AI is nothing new – IBM’s supercomputer defeated the world’s best chess player over ten years ago, after all. Advanced algorithms are collecting data on the factory floor, performing skilled labor, and predicting consumer behavior, so that we, the manufacturer, can better cater to their needs. Smart factories can increase production capacity by 20% by gleaning live information from integrated IT systems. And FreePoint Technologies can help!
Quality becomes more consistent as machine learning determines the factors affecting service and quality of product.
Manufacturing continues to be an essential contributor to Canada’s GDP; providing 1.7 million quality, well-paid jobs, and contributing over 10% of Canada’s overall GDP (around $174 billion).
The manufacturing industry, therefore, has massive potential for strengthening Canada’s economic future. We have the skills, innovation and exports of more that $354 billion each year, which represents 68% of Canada’s entire merchandise exports. Competition is healthy and success breeds success: where our industry grows, we attract new investment.
Growth is dependent upon continued innovation, and the more we adopt new technologies, the more our healthy manufacturing sector continues to grow.
The following case study demonstrates how FreePoint Technologies has successfully helped a customer increase efficiency by 69% over a one-year time span and saved them $325/day.
The customer is a modern machine shop located in the border region in Mexico. The shop has 4 Electrical Discharge Machines (EDM) that are critical to the company’s production. The following figures demonstrate the impact of FreePoint Technologies’ system.
The image below (the before scenario) shows pertinent productivity information from these 4 machines from a typical day in October 2015. The blue bars illustrate the EDM machines’ run times for a 24 hour period and the white gaps indicate the setup time between each run. Both the run (blue bar) & setup times (white bar) vary depending on the job. The shop, in the before scenario, required 24 hours of scheduled production time to produce a total of 43.5 hours of “value adding” activity using the 4 machines on that day.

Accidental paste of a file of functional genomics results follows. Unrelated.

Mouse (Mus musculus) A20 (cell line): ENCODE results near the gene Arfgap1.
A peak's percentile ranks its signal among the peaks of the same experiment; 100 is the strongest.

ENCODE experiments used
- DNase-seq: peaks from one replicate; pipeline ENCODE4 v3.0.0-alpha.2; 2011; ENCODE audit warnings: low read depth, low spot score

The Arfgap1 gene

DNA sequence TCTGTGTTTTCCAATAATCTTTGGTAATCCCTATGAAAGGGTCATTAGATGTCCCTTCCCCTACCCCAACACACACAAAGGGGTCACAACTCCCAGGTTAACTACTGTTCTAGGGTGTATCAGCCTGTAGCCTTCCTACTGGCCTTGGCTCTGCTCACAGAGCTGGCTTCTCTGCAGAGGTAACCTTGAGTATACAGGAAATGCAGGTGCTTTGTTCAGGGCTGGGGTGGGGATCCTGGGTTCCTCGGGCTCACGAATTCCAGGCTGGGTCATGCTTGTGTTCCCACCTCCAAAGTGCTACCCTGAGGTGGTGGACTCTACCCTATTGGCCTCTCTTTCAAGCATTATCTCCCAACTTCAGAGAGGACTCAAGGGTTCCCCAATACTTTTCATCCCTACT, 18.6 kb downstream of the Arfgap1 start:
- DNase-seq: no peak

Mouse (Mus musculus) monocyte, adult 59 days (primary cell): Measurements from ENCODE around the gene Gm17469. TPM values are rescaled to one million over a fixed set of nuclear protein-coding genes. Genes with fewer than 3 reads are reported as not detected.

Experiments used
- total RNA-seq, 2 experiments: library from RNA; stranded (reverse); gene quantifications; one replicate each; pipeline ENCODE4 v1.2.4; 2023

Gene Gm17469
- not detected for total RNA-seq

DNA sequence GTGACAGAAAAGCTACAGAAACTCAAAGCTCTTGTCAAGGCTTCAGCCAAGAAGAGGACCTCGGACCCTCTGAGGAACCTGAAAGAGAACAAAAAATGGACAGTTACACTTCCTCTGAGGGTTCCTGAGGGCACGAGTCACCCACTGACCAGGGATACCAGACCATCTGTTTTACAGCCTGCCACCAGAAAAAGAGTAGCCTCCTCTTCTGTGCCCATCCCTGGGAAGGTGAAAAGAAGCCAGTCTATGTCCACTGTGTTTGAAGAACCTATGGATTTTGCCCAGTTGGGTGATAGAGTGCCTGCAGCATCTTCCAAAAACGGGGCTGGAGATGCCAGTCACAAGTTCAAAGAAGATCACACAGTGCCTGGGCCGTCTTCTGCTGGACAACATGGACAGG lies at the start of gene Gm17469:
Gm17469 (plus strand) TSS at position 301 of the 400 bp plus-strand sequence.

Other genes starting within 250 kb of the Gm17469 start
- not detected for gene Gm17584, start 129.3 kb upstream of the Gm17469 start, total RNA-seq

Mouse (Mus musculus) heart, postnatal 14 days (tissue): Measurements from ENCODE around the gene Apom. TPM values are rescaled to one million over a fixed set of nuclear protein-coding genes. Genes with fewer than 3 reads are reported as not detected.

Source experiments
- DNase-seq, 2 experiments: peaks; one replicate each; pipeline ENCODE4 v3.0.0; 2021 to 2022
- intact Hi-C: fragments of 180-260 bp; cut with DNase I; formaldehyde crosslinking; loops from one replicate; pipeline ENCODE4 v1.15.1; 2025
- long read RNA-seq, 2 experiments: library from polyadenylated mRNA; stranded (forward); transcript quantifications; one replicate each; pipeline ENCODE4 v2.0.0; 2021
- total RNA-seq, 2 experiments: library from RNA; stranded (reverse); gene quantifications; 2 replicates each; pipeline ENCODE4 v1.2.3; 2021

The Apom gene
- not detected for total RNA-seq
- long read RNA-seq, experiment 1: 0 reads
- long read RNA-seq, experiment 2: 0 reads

The screenshot below illustrates the exact same 4 EDM machines shown one year later (October 2016). Similar to the previous scenario, the blue bars still vary in accordance with the jobs being run on each machine, however, the setup times (the white gaps between the blue bars) are now consistently smaller than the 2015 snapshot. The result from integrating FreePoint Technologies’ system is that less time is being lost between productive “value adding” periods. For the customer, this means that more value adding activity (specifically 57 hours on this day) occurred in less scheduled production time (two 8.5 hour shifts vs. three 8 hour shifts). All of the recovered lost machine time was then aggregated, and the machines were freed up for an entire shift. Not only does this decrease production cost for parts being produced, but it increases the plant’s capacity and ability to take on more work.
The image below compares the month of October 2015 to the same month, one year later in 2016. As illustrated in the graph, every day of the month in October 2015 had machine activity, meaning that employees were in the shop running the machines. In 2016, the machine activity occurred only on weekdays, freeing up most weekend shifts as well. This allowed the customer to increase their capacity and take on more business. The machine’s efficiency went up from 33% on a typical 24 hour day in 2015 to 56% on a typical 17 hour day in 2016 representing an increase of 69%.
At that rate of productivity improvement, the system as implemented paid for itself in 20 days, and the cost of the ShiftWorx subscription is recovered in the first day of every month. It’s hard to beat that kind of ROI!
For more information on how a FreePoint system can benefit your plant, please contact firstname.lastname@example.org